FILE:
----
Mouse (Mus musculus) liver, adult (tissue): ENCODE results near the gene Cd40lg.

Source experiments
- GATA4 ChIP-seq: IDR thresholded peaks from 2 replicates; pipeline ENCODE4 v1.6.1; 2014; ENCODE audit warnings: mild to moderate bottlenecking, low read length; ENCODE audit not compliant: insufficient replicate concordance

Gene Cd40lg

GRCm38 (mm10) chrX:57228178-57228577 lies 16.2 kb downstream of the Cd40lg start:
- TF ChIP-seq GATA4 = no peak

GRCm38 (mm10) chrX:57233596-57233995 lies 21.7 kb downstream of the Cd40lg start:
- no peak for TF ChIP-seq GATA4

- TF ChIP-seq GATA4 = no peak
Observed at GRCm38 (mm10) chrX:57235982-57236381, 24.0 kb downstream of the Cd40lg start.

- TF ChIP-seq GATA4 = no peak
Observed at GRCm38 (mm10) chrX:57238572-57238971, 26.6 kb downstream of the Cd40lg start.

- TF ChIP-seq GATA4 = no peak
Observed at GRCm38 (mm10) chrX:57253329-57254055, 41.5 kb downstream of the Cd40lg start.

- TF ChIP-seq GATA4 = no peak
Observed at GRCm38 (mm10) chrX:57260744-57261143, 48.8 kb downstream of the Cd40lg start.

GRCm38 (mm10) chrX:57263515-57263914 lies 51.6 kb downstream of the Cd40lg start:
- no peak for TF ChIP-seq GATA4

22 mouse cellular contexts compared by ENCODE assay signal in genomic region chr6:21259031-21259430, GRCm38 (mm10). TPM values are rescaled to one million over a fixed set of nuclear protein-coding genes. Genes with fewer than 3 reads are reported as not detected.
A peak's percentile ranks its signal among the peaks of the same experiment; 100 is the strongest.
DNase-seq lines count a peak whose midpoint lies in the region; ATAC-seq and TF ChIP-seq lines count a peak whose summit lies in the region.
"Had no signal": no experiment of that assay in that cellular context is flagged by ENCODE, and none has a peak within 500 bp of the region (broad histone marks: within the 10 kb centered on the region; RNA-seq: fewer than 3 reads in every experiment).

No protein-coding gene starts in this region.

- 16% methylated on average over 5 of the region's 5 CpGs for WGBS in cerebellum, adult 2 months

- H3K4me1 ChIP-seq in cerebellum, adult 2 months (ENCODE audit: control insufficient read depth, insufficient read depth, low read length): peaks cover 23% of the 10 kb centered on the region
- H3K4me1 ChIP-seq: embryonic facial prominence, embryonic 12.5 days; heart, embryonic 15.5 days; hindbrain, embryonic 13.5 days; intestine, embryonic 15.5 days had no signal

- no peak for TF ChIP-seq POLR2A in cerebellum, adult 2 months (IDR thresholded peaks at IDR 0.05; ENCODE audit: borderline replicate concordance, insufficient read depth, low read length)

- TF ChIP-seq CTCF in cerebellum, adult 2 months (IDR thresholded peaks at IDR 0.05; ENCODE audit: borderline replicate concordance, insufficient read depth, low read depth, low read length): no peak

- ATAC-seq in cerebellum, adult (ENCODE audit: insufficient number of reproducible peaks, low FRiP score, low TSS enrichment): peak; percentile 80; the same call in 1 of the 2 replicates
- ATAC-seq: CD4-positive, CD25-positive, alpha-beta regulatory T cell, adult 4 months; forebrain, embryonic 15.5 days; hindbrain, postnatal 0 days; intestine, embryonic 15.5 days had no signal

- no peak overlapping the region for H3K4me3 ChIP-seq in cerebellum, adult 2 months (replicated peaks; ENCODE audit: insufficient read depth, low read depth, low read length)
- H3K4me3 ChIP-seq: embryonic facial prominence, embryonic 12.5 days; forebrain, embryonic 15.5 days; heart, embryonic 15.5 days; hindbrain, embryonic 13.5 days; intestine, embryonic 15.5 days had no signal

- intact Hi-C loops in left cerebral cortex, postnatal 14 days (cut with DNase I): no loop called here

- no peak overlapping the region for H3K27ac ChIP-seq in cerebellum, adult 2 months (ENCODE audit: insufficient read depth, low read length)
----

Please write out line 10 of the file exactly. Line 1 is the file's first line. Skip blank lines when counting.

Observed at GRCm38 (mm10) chrX:57235982-57236381, 24.0 kb downstream of the Cd40lg start.